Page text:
I personally would never use a program that blocks so-called ‘spam’ because often legitimate email can be incorrectly marked as spam. Also, I would never block a sender if they sent me an unsolicited email, UNLESS they repeatedly kept sending me emails when I have asked them not to, or they are obviously spammers. The reason I don’t block an email from someone I don’t recognise — as Bev says she does — is because of what I said before; some people are sending legitimate emails simply offering something that may or may not be of interest or use. If it isn’t, it doesn’t take much to hit the delete key, does it? :)

    Overall, I think you can generally tell if an email is from an illegitimate source. Usually, I’ll take a look at the ones that have taken the time to personalise their email. You never know, an unsolicited but legitimate email might just come in useful.

    • bill

      The good spam filters (like the one for Gmail) do an extremely good job of getting rid of spam without getting rid of good messages, once you have used them for a while.
      The key is to also glance at the spam filter occasionally for any good messages that landed there. Since I have folders for most of my good email (based on topic or groups), they stand out extra well in the spam folder. When you mark them as not spam, the filter also learns that. I don’t need to white list anyone, it just learns the few organizations that send me legitimate but spammy looking email.
      Gmail is down to maybe one good message getting caught in the spam every couple months.

  20. Brian

    I disagree somewhat. for 1 month I unsubscribed to everything…and I try to send a polite sentence to those who don’t have a link asking to be removed. The result:

    About 35-50 emails a day that qualify as spam down to 5 or so a day.

    In my case, about 7 years ago I filled out a bunch of forms for survey taking. It ended up being a scam but my email was out there for so many offers and survey companies.

    I learned later to use an internet activity email address for responding to ads and making inquiries about services online.

    The result is I’m pretty satisfied with very little spam, and things I don’t care about at all go to another email.

  21. Glen

    this is why i like my G mail. right click on the Google icon in the task bar, it won`t work with the desktop icon, and left click incognito. since i`ve been on G mail i`ve only seen spam 3 or 4 times. and G mail always warned me that it is “probably” spam.

  22. Dave

    I agree with Leo. I have left spam up to Gmail provider and where there used to be hundreds of spams now there is 1 per month all because I didn’t touch it and Gmail saw it as spam and obviously has done the hard work of shutting down the spammers. Thx Gmail!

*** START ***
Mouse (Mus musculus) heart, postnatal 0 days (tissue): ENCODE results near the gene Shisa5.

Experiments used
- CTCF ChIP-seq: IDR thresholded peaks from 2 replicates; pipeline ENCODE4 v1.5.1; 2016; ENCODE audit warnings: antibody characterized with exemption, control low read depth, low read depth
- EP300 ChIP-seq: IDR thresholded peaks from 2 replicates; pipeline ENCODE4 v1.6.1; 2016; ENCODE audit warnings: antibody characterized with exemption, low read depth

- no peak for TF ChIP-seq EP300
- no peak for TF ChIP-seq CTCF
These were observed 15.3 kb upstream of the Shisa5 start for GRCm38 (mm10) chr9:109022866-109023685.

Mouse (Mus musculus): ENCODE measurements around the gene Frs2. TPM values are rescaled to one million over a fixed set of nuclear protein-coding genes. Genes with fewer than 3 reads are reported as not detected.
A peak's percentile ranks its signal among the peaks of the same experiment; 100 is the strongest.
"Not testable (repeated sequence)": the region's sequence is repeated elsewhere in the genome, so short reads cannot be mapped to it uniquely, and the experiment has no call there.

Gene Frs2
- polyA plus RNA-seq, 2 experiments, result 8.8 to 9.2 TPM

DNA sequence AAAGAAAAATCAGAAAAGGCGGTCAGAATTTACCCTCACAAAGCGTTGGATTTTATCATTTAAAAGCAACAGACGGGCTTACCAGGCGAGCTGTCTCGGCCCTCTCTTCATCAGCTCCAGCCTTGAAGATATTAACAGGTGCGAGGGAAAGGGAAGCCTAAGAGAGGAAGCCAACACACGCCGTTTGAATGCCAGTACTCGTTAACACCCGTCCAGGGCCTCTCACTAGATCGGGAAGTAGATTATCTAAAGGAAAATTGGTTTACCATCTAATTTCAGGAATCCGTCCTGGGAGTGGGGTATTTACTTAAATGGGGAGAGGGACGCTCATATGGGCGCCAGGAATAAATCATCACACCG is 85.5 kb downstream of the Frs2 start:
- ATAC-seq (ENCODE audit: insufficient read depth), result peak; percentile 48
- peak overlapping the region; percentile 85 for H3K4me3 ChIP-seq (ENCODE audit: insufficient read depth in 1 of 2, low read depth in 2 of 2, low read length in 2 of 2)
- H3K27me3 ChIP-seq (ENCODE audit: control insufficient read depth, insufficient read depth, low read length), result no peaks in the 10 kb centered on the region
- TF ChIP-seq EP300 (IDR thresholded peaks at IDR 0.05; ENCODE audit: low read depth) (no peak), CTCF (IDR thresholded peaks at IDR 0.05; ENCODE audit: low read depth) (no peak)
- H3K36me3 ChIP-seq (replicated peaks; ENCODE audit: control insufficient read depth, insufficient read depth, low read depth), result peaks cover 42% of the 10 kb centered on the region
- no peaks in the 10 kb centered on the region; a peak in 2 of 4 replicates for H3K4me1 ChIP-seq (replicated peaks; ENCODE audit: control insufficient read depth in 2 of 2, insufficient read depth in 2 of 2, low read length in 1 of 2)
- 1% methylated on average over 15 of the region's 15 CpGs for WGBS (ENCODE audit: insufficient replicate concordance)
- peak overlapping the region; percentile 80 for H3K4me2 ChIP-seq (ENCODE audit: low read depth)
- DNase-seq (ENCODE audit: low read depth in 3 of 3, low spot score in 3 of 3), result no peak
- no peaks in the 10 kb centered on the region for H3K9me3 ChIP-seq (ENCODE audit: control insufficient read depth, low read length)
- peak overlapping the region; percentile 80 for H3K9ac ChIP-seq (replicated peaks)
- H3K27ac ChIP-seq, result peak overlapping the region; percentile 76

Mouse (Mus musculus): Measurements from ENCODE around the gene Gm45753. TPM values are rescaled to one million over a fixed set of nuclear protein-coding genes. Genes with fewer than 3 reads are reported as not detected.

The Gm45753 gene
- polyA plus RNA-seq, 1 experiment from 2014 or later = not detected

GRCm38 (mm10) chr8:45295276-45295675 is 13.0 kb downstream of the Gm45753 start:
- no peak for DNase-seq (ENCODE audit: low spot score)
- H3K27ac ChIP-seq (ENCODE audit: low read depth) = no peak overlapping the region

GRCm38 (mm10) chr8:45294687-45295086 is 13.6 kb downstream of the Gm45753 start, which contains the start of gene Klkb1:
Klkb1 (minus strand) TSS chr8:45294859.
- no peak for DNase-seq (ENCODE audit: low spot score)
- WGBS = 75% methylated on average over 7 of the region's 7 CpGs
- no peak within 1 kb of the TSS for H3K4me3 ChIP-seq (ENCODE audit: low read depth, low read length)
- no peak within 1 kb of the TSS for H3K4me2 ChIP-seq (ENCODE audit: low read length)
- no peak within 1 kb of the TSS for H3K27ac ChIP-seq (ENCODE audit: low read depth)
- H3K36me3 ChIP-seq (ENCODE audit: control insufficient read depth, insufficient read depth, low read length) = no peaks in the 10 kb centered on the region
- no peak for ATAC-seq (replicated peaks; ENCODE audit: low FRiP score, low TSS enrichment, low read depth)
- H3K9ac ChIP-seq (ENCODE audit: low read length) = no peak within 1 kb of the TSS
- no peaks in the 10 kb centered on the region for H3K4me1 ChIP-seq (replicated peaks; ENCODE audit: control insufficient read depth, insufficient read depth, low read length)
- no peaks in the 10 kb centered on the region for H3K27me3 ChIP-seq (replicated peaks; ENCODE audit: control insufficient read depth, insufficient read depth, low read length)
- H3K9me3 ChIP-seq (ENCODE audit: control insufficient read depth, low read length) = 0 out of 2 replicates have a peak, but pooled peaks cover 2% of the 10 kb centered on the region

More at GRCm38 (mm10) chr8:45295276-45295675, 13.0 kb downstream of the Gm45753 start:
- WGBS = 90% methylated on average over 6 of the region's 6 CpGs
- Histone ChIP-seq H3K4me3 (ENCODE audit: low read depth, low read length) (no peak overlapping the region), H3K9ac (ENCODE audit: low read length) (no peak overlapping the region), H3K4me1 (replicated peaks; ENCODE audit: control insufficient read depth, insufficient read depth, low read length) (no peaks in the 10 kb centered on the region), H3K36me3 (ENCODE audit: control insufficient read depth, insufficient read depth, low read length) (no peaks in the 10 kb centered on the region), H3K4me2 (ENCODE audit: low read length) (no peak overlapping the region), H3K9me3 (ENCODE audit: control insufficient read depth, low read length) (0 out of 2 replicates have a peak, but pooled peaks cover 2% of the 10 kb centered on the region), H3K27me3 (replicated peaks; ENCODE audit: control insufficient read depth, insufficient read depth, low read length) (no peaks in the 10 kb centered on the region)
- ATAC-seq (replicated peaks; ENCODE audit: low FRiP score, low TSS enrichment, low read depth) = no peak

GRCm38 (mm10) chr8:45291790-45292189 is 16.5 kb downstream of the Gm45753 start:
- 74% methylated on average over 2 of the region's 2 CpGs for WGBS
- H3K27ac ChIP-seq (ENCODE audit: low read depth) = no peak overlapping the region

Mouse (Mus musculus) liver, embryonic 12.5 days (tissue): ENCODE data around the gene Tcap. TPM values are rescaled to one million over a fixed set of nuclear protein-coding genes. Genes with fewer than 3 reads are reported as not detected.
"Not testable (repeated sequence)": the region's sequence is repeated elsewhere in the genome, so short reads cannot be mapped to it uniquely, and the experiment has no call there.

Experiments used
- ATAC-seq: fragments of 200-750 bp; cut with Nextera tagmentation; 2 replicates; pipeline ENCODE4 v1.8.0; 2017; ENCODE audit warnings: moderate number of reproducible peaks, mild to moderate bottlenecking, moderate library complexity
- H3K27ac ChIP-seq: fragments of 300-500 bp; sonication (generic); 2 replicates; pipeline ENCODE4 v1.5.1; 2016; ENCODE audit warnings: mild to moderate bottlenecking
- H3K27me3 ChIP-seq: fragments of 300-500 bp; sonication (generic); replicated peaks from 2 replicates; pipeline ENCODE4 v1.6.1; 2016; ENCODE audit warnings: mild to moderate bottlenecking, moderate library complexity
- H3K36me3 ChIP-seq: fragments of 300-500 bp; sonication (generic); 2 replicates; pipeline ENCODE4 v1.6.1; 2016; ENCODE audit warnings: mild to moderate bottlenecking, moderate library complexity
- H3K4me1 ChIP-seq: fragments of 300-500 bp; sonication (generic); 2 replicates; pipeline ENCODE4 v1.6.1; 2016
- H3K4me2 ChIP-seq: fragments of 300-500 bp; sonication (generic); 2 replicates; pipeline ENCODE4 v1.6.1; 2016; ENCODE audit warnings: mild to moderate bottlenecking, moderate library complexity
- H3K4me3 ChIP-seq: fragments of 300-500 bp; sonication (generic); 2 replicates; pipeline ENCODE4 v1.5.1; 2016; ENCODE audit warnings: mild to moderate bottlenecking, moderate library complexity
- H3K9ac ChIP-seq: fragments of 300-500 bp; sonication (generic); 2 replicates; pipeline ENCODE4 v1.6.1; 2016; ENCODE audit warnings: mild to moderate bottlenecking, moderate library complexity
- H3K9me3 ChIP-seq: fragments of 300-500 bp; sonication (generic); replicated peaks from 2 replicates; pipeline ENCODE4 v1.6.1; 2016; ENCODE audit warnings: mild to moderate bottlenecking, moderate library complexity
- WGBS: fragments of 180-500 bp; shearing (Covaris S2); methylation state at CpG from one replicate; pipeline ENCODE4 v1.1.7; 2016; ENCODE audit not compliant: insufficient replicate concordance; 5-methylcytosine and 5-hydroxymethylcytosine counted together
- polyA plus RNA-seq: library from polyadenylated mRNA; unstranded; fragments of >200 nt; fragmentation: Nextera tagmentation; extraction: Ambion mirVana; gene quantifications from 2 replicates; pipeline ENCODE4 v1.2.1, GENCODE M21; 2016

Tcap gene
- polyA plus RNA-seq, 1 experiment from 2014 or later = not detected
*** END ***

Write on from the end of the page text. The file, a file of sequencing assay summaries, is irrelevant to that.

23. Paul - Minot, ND

    I think this may have already been alluded to earlier (a few years ago), but Incredimail offers a feature called “Bounce to Sender”. This, purportedly, returns the message to the sender and makes it appear as if you are not a valid (current) email address. I use this frequently and, to the best of my recollection, have not heard from that sender again.

  24. Jon

    I’ve never understood why some people get tons of spam while other people get very little. I, myself, have had two email addresses for years — one at Yahoo and another with my internet provider — and I get very little spam. One or two a day, at most. Many days, not even that. Yet, I know people whose habits on the internet aren’t much different from my own who receive dozens and dozens of spam emails a day. I just don’t understand why some people seem to be so much more vulnerable to spam than other people. If it’s something about their internet habits that’s making them vulnerable to receiving spam.

  25. Allan Poe

    I use Windows Live Mail. There is no “This is spam” or any option with the term “spam” in it.
    It does offer these two options when I click Junk on the received email
    1. Add Sender to blocked sender list
    2. Add sender’s domain to blocked sender list
    I use both of the above when I receive spam.
    Question: Since I do not have a “This is spam” or similar option, is there anything I can do better than what I am doing to keep my spam count down?

  26. Valery

    I wonder why gmail gives me a choice of confirming SPAM or confirming SPAM AND unsubscribing when I report SPAM? I always avoid unsubscribing in this situation, but what is the point they try to make?